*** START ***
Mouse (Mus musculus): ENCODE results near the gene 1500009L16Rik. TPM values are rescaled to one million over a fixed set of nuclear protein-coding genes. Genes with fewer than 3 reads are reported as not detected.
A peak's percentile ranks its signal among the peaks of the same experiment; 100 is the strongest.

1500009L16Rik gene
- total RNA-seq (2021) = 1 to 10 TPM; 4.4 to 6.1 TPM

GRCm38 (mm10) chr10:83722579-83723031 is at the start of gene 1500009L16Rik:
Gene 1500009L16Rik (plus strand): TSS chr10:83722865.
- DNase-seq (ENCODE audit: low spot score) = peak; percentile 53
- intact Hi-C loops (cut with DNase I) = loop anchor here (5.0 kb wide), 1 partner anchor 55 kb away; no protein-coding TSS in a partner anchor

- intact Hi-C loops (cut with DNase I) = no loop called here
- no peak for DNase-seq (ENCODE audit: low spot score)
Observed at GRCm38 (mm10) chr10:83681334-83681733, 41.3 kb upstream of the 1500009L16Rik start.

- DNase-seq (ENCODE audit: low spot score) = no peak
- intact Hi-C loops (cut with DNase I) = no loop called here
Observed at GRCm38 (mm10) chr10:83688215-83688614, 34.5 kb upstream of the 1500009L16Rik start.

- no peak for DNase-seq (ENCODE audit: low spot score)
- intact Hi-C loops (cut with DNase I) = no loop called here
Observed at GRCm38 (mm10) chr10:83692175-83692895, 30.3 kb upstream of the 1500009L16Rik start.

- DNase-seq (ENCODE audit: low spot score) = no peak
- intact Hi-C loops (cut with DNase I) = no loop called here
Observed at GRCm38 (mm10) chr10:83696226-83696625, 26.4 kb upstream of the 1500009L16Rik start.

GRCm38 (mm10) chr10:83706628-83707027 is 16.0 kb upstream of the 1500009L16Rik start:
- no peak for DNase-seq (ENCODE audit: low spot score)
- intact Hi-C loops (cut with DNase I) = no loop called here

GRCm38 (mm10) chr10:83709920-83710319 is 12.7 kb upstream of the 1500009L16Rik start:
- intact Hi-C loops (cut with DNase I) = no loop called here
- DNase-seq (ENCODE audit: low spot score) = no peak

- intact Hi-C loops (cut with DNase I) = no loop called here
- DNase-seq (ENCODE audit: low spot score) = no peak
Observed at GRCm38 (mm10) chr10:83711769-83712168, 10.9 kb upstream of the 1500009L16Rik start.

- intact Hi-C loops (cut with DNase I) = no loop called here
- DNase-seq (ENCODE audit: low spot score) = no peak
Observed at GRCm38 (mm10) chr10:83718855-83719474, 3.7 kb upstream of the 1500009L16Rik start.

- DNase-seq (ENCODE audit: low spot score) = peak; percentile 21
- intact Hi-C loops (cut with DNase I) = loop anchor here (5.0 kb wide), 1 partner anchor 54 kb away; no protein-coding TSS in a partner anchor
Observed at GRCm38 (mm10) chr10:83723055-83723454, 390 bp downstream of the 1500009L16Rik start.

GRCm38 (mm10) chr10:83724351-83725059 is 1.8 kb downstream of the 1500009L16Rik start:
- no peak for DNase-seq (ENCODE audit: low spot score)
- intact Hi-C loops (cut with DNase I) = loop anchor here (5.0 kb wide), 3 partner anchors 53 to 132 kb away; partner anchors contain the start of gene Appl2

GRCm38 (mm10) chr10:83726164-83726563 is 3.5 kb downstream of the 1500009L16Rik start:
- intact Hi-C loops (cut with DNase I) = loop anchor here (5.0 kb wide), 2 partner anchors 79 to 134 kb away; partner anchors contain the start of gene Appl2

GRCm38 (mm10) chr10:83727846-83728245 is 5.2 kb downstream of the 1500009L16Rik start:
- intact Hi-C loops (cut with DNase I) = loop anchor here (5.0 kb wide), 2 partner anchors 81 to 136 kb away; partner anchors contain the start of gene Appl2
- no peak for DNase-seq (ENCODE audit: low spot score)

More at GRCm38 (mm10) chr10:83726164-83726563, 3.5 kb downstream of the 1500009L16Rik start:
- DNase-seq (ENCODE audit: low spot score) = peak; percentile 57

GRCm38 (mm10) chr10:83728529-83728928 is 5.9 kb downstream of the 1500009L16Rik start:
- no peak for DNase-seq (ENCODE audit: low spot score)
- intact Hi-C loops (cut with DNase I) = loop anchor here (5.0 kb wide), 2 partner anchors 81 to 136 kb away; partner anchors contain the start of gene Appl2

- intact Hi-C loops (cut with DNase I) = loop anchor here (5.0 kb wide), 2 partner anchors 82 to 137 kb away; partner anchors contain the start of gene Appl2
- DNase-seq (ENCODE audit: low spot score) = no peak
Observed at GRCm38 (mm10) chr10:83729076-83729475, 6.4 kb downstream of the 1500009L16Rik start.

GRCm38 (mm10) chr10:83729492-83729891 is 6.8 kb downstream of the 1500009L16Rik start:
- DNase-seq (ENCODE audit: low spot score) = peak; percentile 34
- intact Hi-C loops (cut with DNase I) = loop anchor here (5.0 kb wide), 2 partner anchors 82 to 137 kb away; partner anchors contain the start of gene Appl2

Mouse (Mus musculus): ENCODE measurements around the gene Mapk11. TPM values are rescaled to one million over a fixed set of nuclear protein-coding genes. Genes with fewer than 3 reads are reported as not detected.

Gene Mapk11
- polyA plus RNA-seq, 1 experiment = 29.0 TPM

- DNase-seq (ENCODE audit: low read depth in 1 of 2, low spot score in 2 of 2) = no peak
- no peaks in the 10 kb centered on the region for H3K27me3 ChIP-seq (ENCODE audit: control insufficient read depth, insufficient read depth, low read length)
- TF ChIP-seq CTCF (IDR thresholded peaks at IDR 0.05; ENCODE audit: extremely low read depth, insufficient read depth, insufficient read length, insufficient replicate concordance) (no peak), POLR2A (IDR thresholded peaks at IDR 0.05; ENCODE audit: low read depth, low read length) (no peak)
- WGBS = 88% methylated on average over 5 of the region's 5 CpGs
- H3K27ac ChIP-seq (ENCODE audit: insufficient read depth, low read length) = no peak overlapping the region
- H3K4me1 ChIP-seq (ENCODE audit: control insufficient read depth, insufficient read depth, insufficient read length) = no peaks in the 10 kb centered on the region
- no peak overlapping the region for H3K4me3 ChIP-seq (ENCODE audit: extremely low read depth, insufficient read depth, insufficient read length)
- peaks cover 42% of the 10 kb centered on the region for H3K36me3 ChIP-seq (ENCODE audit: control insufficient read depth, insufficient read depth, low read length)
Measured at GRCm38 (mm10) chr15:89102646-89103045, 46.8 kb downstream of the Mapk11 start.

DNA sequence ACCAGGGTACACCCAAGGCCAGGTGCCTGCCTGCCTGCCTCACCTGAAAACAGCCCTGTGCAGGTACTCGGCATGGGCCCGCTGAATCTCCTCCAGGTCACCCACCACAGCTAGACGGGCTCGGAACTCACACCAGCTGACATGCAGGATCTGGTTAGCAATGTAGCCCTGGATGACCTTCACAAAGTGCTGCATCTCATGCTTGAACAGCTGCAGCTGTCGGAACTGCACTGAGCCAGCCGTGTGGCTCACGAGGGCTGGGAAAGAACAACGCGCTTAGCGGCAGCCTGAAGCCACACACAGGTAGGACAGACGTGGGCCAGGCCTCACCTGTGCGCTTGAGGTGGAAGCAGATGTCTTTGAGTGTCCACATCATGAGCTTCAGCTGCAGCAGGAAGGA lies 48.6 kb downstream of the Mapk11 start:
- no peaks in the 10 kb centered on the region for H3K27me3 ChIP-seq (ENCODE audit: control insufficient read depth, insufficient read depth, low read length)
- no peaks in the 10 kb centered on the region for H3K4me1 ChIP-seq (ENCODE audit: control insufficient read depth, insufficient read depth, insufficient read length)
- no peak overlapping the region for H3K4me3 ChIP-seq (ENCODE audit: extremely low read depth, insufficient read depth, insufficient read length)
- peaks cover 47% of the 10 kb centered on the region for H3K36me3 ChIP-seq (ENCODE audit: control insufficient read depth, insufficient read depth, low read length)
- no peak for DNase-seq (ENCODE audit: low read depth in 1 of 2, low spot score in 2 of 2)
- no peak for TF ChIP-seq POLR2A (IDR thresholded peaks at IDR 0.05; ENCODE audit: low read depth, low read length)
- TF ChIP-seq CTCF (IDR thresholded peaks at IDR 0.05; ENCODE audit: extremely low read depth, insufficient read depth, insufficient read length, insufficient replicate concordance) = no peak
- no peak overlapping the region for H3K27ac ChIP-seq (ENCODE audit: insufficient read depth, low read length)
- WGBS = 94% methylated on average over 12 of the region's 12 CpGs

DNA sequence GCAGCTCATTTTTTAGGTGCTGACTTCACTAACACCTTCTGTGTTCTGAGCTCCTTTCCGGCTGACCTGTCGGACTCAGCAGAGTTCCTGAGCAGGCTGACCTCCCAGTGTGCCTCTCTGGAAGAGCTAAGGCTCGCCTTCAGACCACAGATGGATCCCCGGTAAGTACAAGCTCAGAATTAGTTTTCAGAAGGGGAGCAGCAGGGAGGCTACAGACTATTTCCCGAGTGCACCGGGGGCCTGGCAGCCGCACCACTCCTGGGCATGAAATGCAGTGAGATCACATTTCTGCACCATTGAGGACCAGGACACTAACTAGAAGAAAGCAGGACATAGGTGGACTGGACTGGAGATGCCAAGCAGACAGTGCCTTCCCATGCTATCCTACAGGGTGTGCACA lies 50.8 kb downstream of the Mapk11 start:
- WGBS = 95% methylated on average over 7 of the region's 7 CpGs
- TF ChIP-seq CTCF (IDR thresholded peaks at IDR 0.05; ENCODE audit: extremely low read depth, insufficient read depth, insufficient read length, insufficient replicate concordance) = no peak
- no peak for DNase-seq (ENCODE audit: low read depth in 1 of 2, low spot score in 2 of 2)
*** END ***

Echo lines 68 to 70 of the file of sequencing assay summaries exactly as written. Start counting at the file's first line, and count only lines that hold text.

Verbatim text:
- no peaks in the 10 kb centered on the region for H3K27me3 ChIP-seq (ENCODE audit: control insufficient read depth, insufficient read depth, low read length)
- no peaks in the 10 kb centered on the region for H3K4me1 ChIP-seq (ENCODE audit: control insufficient read depth, insufficient read depth, insufficient read length)
- no peak overlapping the region for H3K4me3 ChIP-seq (ENCODE audit: extremely low read depth, insufficient read depth, insufficient read length)